Always hard to answer this one as I’m inspired by so many aesthetics, but I think natural and traditional is a good way to describe it. I like the formality and lines of a traditional classic home, with heavy use of natural, earthy materials and textures; all types of wood tones and lots and lots of antiques.
Which piece in your home do you feel has the most unique story?
Oh, I love the details – they bring me so much joy. The messy handwriting etched onto the bottom of a marble jewellery dish, “made in Italy”. The piece of brown paper, that someone wrote in pencil, (French, I think, but the cursive is so hard to make out, I’ve never been able to translate it) nailed to the underside of my 1800s kitchen island. The needlepoint in my girls’ room, was stitched by “Lois Banks” sometime in the early 1900s. And the Larkin desk I use as my bedside table; around 1901 Larkin would offer customers points or certificates when purchasing from their catalogues to be used towards their furniture pieces. This desk is made of quarter-sawn golden oak and was redeemed for 5 certificates or $10 worth of Larkin products.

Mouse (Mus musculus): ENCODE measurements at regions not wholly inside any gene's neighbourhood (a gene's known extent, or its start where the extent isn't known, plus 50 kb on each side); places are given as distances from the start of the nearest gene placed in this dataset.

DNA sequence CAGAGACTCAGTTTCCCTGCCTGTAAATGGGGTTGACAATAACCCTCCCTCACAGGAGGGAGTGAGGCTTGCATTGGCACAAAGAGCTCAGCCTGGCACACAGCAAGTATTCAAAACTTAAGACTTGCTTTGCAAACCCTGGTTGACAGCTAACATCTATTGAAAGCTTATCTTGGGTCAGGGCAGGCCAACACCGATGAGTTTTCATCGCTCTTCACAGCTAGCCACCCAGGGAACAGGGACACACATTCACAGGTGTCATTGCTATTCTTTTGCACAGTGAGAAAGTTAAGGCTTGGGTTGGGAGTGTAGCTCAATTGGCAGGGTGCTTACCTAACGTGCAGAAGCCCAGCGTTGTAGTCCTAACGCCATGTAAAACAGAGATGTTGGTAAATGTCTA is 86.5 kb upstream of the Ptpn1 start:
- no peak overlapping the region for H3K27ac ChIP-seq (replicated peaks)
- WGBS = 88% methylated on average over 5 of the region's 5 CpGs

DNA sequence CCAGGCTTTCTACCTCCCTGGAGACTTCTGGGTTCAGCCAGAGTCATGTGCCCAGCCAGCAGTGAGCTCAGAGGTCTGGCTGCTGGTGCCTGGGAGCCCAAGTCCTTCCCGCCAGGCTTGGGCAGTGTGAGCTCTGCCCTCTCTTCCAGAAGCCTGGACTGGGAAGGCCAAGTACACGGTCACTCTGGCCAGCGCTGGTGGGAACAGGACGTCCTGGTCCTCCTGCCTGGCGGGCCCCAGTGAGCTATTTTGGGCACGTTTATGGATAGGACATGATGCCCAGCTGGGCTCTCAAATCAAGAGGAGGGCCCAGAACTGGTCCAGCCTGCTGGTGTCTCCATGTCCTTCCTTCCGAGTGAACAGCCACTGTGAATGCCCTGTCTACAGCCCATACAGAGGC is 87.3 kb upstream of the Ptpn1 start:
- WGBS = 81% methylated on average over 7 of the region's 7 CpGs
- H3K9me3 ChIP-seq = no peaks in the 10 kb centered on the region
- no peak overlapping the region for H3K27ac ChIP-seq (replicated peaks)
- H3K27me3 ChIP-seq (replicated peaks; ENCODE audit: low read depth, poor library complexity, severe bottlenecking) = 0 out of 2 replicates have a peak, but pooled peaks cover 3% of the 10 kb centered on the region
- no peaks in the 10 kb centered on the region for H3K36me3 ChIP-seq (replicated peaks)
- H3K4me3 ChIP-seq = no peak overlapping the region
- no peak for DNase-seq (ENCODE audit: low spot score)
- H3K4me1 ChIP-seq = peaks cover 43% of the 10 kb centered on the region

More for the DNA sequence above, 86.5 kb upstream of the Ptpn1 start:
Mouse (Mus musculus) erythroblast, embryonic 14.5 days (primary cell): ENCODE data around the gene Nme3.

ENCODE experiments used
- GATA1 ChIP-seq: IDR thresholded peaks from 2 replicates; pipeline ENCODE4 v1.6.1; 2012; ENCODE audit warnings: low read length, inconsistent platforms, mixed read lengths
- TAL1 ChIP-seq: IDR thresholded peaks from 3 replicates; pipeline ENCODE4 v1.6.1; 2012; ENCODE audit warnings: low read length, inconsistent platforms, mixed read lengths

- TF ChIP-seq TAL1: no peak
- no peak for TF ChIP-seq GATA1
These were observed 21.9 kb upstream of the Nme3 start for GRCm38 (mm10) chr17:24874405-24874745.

You are often sharing sewing projects that have us all kinds of inspired! When did you fall in love with sewing?
My mother instilled in me the confidence to create just by her example. I watched her sew every day of my childhood and while I don’t ever remember too many sit-down, formal lessons from her, it was so a part of my life that I can’t even pinpoint when I picked it up. I’d say I’ve been sewing for over 25 years now.
Might you have advice or words of inspiration for people who have always wanted to, but have been a bit intimidated to get behind a sewing machine?)
Sewing is my most treasured skill. I could not implore you enough to learn. My biggest tip when wanting to learn: keep at it. Don’t give up when you reach the frustrating bits. I’m not saying a fancy machine is necessary to start or to learn on, but I will say that a good quality machine will perform much better and save you loads of headaches. Little things like loopy bobbin thread or faulty tension may make you want to quit when learning that could be entirely avoided with good tools and machinery. I suggest finding a Bernina, Pfaff or Husqvarna secondhand. If you want to get into garment construction, then invest in an overlocker serger (I LOVE my Huskylock 936) to prevent the edges on the clothing you make from fraying in the wash.